What is Dividend Investing: In today’s dynamic world, depending on one source of income makes life financially difficult. The rising cost of living, inflation, and price hikes have affected everyone.

Basic commodities and consumer goods have been rising in prices and this has been a continuing trend across the world. If you’re still depending only on one active income for your livelihood, then you are missing out on the huge potential to earn while you sleep. 

One of the ways to earn passive income is through the stock market. In the stock market, a new investor can benefit from capital appreciation of their investments and receive a payout from the company’s profits. 

Capital appreciation is the increase in the value of your investment. The payout you receive from a company’s profits is called a dividend. Today we’re going to talk about what is dividend investing and how you too can use this concept to earn from your investments.

What is Dividend Investing?

Investing in stocks that pay dividends on their profits to their shareholders is called dividend investing. The focus is to invest in stocks that grow in value and pay regular profits to their shareholders. 

Let’s try to understand dividend investing through an example.

Assume that you have made an investment in ABC Company. You bought 1000 shares at 100 rupees each. At the end of the financial year, ABC company declared a dividend of 6 rupees per share. That means your dividend was 1000 multiplied by a dividend of Rs.6 = 6000 rupees. Your ROI was 6% from the investment in company ABC. 

Advantages of Dividend Investing

1. Duality of Dividend Investing

Apart from the capital appreciation of your shares, you also receive a passive income from your investments. Large Cap companies enjoy this privilege, especially after declaring profits. This is the dual advantage of dividend investing. 

2. Passive Income

One of the major advantages of holding onto your investments is receiving a regular payout from your shares in public companies. The dividend is decided by the board of directors based on the company’s performance for that fiscal year. When a company publicly declares profits, the value of the share also increases as investors view the stock as a favorable investment.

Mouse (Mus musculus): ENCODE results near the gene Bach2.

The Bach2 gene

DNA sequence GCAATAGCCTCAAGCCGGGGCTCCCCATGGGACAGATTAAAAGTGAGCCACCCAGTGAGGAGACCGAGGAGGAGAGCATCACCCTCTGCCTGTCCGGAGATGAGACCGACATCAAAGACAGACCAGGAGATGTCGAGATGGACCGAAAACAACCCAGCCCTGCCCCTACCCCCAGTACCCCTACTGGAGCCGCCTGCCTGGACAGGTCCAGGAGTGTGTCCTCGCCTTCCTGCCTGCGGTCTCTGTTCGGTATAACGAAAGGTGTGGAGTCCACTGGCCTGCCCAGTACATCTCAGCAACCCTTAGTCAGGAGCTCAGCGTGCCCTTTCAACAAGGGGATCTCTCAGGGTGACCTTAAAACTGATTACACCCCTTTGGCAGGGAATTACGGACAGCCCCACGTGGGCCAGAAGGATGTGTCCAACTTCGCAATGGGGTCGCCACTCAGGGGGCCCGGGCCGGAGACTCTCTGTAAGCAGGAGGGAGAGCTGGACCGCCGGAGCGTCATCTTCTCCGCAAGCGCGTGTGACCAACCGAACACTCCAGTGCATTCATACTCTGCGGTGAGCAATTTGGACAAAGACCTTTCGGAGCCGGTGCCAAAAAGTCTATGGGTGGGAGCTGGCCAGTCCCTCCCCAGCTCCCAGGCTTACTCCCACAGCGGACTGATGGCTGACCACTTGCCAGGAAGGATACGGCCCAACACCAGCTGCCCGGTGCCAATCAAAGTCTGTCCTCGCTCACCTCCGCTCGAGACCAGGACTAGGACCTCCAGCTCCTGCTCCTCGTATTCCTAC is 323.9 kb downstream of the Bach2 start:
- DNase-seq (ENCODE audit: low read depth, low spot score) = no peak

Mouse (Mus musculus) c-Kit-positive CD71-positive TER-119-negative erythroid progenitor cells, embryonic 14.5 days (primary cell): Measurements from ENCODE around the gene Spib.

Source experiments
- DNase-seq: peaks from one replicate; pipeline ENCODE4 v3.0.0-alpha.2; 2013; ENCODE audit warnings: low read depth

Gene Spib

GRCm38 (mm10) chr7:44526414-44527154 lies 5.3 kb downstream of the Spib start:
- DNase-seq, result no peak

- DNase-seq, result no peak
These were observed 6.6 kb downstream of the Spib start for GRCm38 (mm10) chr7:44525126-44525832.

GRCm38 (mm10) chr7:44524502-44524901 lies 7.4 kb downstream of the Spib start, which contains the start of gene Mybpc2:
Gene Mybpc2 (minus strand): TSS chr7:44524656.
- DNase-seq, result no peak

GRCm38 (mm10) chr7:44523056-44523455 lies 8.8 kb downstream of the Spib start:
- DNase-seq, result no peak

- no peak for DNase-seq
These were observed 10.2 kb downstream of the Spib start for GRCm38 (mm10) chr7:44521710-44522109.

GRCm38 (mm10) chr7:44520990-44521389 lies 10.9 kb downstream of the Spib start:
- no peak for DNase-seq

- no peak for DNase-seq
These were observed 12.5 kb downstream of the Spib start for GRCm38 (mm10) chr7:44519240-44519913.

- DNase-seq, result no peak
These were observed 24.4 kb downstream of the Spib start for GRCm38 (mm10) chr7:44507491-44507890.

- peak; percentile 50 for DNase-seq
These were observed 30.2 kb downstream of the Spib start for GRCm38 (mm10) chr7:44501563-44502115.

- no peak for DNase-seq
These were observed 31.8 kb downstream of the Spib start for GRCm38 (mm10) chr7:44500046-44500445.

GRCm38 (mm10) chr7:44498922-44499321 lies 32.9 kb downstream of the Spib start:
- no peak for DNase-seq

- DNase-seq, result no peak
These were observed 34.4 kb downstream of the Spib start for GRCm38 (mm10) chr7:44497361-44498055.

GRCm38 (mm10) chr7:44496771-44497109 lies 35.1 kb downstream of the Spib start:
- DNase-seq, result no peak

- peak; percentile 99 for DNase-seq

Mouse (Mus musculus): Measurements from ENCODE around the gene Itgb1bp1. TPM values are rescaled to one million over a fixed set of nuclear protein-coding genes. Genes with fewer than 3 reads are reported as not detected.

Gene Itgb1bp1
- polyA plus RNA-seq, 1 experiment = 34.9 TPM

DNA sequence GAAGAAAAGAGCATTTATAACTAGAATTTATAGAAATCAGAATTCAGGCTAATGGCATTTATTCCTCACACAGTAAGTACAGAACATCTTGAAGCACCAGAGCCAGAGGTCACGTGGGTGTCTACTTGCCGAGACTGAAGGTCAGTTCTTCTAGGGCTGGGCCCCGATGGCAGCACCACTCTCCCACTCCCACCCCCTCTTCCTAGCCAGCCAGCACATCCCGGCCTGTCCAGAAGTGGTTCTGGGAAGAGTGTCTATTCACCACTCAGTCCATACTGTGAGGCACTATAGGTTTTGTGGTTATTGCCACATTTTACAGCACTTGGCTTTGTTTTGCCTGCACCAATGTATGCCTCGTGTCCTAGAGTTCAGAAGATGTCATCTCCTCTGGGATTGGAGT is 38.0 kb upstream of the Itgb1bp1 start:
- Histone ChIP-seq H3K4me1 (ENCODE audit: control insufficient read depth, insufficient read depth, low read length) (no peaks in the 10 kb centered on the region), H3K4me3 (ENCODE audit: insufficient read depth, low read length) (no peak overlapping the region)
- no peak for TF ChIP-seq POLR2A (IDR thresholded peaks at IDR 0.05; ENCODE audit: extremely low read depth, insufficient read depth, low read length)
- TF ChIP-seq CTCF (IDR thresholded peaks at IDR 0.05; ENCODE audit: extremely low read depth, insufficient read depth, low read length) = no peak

3. Reinvestment

When a company declares profits and decides to payout dividends to shareholders, they have the option of either taking the cash or reinvesting it back into the company. This is a particular advantage for investors who have a comparatively smaller stake in the company.

4. Earnings Irrespective of Market Conditions

Dividends serve steady returns even in times of unstable market conditions. When Capital appreciation of stocks is unlikely, gains from holding stocks can be a safer bet. Market volatility is less impactful on large-cap companies. 

5. Long-Term Investments

Buying and holding shares of established companies that provide consistent returns and have a capital appreciation of their assets is a safer investment. This is especially true for investors looking to retire in the near future. 

ALSO READ: What is Earnings Per Share? Definition, Importance & More!

Disadvantages of Dividend Investing

1. Taxation

Dividends are liable to tax and the responsibility of paying taxes shifted to the shareholders as of 2020 in India. The normal rate of TDS is 10% on dividend income paid in excess of Rs 5,000 from a company.

2. Less Potential for Higher Returns

While they carry a lower risk than other forms of investing, returns are lower and growth is slower as well. This is due to the fact that the public companies already have an established market presence so there is less room for expansion to major cities and different market segments. 

3. High Dividend Payout Illusion 

A company that is offloading a majority of its profits to investors is often viewed as a good sign. However, by issuing a majority of their profits, there are lesser funds for expansion, projects, and reinvestments. This could mean that in the near future, the profitability will not be adequate to retain shareholders. Lack of growth in turn leads to a decrease in its share value and tougher competition.

4. Dividend Cuts

Paying dividends from the common stock of a company is not an obligation to shareholders. So there are chances that a company may decide to slash dividends because of lower performance, debts and loans, loss-making years, etc. Other reasons could also be funding and expansion. This could also affect share prices and could serve as a double negative as both share price and dividend drop simultaneously. 

Points To Consider In Terms of Dividend Investing

Investing in dividends, after doing dedicated research, can reap multifold rewards. This is especially true if you have long-term investment goals and the patience to wait for your returns.

However, there are also drawbacks to investing in dividends as mentioned above. They are less at risk compared to other investment instruments but also have their own set of disadvantages as well. Do consider both factors to help you make the right decision for your portfolio. 

Happy Investing! Do share your thoughts on What is Dividend Investing in the comments below and share it if you find it interesting.

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